CMBA-BC joined a number of real estate associations – including the Real Estate Board of Greater Vancouver, Fraser Valley Real Estate Board, BC Real Estate Association, Real Estate Institute of BC, Greater Vancouver Home Builders' Association, Canadian Home Builders' Association -Fraser Valley, Canadian Home Builders' Association - BC, Urban Development Institute - Pacific Region, and Landlord BC – in hosting a housing and mortgage forum with representatives from BC sitting political parties.

“The CMBA-BC organized the forum to give members of the mortgage industry an opportunity to address mortgage and housing issues to the candidates and to assist them in deciding how they will cast their vote in the coming provincial election,” Gale said.

Government representatives at the forum were Liberal Rich Coleman, Minister of Housing, NDPB housing critic David Eby, and David Young from the Green Party.

Housing issues have become hot button issues for government officials at both the provincial and federal levels.

The industry has been doing its best to advocate for broker and Canadian interest, with both CMBA and Mortgage Professionals Canada engaging in a number of housing-related meetings with members of all government levels.

And with elections and budgets on the horizon, it’s likely we’ll see some housing policies released in the coming weeks. Hopefully government officials heed the industry’s advice.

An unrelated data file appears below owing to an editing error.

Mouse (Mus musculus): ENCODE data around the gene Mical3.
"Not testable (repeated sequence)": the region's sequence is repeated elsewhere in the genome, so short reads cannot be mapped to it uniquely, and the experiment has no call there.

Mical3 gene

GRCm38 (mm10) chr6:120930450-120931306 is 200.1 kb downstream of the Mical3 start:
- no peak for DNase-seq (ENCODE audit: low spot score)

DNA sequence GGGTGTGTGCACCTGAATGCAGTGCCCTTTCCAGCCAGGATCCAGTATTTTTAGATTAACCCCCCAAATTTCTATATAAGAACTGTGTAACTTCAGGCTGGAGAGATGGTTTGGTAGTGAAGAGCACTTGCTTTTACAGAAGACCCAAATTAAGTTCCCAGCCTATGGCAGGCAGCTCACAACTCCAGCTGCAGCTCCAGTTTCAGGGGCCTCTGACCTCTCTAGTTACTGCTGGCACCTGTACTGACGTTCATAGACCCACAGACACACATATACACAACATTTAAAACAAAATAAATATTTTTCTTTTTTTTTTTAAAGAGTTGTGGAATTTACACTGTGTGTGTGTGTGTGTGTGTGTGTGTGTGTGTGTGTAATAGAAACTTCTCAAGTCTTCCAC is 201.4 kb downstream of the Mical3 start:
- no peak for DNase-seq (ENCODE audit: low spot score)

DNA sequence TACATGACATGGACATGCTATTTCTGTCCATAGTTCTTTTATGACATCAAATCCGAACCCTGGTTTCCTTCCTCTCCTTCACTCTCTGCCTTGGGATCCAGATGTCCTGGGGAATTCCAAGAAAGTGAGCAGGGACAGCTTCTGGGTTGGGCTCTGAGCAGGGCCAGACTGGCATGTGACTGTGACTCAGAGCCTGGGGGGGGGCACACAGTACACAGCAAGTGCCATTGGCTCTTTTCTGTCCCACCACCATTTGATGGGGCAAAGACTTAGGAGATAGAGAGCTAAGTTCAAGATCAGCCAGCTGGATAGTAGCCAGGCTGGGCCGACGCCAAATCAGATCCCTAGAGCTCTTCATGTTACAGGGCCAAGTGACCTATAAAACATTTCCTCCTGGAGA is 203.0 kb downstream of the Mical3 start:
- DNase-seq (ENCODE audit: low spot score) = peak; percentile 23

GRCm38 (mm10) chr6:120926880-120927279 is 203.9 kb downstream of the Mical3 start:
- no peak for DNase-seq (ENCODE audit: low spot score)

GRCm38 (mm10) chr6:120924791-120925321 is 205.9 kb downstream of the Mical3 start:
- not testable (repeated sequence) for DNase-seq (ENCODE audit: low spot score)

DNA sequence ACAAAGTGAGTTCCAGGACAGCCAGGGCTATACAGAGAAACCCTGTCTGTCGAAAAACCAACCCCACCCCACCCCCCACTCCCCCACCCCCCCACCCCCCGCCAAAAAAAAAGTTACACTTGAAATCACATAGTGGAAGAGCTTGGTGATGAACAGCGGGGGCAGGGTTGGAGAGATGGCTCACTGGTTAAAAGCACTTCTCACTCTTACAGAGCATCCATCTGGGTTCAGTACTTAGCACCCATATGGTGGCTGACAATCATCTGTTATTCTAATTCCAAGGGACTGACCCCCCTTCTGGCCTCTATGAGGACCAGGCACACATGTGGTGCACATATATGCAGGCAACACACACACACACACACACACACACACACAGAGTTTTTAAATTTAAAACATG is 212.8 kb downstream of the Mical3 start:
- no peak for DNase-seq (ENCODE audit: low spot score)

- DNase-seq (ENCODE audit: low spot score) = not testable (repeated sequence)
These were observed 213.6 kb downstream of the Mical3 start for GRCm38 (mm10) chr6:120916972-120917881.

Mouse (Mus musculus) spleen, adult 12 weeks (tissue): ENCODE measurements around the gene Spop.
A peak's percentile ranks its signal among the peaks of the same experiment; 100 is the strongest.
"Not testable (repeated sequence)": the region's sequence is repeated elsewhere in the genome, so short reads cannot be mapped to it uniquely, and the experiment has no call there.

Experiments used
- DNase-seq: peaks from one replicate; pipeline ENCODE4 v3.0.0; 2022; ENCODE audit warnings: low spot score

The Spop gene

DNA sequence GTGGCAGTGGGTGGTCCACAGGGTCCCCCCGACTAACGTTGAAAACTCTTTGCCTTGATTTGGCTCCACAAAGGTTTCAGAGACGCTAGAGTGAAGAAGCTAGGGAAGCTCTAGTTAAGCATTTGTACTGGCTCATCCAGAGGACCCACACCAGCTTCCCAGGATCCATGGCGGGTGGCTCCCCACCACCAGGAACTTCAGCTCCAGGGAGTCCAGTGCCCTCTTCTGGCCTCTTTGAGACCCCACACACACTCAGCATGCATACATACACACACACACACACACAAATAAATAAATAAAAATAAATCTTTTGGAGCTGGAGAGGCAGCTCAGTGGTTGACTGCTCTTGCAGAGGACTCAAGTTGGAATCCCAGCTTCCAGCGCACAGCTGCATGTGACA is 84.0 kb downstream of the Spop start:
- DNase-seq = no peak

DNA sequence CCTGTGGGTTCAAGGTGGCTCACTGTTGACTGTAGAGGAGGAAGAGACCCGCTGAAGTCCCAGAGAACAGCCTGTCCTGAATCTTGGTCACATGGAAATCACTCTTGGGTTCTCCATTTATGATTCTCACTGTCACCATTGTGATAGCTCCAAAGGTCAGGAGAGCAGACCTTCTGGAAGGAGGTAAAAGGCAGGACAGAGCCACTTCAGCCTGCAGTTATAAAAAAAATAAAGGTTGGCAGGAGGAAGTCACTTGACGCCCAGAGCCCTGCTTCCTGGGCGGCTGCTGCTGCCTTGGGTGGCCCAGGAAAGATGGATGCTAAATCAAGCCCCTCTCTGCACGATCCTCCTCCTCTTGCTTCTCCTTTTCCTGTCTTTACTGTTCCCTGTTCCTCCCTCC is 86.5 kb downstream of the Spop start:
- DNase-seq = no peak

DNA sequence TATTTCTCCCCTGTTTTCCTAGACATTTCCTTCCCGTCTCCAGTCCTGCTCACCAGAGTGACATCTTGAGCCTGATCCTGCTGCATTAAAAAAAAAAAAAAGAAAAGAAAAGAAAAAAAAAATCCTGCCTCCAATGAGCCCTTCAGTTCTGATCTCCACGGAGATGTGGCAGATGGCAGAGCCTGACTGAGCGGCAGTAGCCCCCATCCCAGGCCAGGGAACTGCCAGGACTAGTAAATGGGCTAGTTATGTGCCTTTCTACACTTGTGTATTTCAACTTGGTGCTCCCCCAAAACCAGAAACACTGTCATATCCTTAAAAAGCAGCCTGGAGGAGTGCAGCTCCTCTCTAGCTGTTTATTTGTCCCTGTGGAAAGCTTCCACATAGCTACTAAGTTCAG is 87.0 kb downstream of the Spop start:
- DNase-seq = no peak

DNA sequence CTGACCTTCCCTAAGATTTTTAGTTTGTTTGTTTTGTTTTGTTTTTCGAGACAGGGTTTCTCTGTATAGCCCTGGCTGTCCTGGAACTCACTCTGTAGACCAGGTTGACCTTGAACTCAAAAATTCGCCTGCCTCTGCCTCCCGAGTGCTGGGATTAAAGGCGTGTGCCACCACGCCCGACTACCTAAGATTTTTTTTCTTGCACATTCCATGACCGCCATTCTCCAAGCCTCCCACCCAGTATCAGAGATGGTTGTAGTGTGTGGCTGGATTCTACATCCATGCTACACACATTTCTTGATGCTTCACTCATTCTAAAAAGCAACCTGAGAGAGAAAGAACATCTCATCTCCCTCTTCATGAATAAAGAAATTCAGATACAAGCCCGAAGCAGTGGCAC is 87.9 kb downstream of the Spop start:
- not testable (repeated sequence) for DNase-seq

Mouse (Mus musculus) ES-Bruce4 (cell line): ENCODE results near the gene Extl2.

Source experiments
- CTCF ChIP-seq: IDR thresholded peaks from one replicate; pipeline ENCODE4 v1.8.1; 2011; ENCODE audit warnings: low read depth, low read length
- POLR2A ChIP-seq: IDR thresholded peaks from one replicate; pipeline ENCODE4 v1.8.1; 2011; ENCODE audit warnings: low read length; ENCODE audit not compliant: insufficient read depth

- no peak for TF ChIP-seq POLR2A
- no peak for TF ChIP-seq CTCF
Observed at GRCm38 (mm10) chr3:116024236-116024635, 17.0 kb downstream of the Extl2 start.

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I have listed a new property at 3037 SIENNA CRT in Coquitlam.
Beautiful 4 bedroom + den, 3 bathroom home on quiet cul-de-sac in sought-after Westwood Plateau. Features vaulted ceilings in an open floor plan highlighting the beautiful south facing view. Walk into the bright open living room and sit by the gorgeous, natural stone fireplace. Bright kitchen features a large center island with gas stove. Master bedroom features beautiful ensuite with jetted bathtub and separate shower. Sliding back door opens onto private, low maintenance backyard backing onto greenbelt. First Showings at Open Houses on Sat, April 15th, 3-5 PM and Sun, April 16th, 12-2 PM.
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I have sold a property at 1627 EAST RD in Anmore.
NICE private 1/2 acre lot with post and beam rancher with walkout basement. 3 bedrooms on main + 1 down. Large sundeck with access from living room and master bedroom overlooks level grassed rear yard. Mud room in basement is roughed in for kitchen. Rarely does smaller home come up for sale in Anmore. Tenants have lived on property for over 12 years and would be happy to stay. Buy now and build new home in the future.